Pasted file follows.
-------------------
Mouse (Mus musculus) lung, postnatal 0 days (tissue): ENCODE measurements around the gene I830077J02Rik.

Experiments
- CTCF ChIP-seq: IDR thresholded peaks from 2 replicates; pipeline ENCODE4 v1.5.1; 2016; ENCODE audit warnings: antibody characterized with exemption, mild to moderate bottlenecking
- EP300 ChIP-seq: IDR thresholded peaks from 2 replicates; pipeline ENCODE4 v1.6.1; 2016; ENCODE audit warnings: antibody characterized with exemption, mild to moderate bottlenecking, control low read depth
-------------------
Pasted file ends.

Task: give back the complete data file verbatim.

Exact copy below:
Mouse (Mus musculus) lung, postnatal 0 days (tissue): ENCODE measurements around the gene I830077J02Rik.

Experiments
- CTCF ChIP-seq: IDR thresholded peaks from 2 replicates; pipeline ENCODE4 v1.5.1; 2016; ENCODE audit warnings: antibody characterized with exemption, mild to moderate bottlenecking
- EP300 ChIP-seq: IDR thresholded peaks from 2 replicates; pipeline ENCODE4 v1.6.1; 2016; ENCODE audit warnings: antibody characterized with exemption, mild to moderate bottlenecking, control low read depth